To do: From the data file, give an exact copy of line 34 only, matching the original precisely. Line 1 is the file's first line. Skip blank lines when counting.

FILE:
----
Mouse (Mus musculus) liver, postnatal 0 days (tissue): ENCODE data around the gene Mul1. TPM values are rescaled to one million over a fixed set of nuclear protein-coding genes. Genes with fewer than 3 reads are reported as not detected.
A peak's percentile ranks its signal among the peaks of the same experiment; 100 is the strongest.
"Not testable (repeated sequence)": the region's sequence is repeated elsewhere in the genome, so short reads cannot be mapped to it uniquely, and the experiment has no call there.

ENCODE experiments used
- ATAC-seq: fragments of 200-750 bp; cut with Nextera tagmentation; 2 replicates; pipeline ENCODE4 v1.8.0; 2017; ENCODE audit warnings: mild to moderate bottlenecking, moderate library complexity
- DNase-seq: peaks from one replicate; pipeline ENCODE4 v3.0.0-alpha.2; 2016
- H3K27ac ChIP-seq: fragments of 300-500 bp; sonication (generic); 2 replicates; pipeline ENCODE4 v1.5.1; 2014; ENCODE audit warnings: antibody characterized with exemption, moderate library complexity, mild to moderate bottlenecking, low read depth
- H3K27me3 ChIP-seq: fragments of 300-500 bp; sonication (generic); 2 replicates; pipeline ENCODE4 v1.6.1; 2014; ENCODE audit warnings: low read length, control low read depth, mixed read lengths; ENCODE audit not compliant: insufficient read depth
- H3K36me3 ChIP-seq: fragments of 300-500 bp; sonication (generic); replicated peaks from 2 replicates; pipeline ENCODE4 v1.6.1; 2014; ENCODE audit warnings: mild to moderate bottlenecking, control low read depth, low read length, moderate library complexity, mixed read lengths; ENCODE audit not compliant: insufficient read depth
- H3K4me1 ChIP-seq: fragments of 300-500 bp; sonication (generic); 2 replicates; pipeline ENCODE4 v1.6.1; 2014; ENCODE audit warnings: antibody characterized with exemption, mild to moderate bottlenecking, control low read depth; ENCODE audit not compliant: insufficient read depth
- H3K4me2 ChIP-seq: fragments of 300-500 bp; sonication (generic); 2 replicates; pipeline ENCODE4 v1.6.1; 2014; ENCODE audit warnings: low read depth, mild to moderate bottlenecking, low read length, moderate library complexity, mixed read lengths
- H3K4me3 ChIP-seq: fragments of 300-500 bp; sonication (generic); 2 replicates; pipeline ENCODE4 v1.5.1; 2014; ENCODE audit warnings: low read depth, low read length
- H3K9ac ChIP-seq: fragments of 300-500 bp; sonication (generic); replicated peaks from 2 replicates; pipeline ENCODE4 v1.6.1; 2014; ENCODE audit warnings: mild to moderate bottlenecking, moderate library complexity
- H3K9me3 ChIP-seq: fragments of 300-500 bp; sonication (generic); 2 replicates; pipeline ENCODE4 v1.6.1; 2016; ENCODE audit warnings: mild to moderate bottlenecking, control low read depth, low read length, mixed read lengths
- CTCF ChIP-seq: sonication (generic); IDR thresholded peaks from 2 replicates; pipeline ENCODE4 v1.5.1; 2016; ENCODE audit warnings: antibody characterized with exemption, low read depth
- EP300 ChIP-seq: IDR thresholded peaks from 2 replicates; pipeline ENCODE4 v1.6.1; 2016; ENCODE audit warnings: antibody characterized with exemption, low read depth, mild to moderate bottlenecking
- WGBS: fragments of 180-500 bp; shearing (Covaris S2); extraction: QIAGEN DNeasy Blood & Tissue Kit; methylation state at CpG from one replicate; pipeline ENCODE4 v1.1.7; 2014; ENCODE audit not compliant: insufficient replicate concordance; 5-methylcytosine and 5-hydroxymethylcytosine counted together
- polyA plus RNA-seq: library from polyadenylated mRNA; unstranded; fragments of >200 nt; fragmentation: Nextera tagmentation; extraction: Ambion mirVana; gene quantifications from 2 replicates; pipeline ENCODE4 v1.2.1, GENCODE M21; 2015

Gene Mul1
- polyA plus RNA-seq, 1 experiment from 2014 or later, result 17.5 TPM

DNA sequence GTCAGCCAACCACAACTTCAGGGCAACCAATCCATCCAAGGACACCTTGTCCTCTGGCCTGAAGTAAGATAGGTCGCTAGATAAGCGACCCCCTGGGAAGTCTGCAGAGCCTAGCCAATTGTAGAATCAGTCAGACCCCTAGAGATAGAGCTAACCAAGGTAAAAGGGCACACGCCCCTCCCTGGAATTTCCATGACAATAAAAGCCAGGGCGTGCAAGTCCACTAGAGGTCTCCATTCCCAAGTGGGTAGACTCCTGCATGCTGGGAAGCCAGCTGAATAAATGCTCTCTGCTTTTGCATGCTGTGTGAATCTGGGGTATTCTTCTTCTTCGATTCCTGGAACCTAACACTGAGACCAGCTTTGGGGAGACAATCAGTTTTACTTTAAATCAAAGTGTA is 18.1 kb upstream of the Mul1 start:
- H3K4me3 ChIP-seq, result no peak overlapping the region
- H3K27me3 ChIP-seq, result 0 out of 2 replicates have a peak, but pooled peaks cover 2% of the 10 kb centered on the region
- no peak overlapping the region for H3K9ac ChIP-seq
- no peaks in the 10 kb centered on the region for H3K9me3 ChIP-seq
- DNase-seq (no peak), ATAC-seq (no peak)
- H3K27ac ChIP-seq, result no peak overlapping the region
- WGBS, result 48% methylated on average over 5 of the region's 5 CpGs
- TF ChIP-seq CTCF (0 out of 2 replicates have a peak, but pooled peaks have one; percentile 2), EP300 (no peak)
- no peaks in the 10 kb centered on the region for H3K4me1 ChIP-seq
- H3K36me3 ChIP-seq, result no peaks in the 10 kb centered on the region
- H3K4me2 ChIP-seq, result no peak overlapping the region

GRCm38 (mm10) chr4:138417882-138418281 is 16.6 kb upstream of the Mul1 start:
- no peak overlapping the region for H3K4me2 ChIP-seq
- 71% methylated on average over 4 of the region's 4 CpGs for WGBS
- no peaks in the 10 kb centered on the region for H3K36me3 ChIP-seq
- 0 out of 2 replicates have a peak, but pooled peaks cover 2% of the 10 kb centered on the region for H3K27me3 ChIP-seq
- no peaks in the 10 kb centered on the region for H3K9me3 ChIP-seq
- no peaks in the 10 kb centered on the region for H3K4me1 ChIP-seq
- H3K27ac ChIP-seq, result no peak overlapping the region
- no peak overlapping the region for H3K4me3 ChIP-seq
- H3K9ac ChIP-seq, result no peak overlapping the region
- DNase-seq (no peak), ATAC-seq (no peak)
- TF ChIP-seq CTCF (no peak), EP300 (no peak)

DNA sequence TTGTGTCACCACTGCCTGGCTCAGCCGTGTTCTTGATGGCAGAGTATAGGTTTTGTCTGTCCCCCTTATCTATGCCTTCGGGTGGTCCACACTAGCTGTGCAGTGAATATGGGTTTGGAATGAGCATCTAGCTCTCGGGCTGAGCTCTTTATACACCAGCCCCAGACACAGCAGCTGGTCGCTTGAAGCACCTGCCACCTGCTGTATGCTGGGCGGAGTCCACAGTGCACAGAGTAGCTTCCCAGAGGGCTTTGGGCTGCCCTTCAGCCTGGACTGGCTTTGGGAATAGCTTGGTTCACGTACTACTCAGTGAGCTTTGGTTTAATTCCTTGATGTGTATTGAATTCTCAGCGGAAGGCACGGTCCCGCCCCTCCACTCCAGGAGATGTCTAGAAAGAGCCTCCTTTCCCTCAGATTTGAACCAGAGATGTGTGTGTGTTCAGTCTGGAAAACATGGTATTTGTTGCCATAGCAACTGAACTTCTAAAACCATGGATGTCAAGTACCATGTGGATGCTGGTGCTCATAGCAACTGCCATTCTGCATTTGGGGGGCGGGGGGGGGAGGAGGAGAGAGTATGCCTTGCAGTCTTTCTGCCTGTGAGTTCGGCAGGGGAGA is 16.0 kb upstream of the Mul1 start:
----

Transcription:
- no peak overlapping the region for H3K4me2 ChIP-seq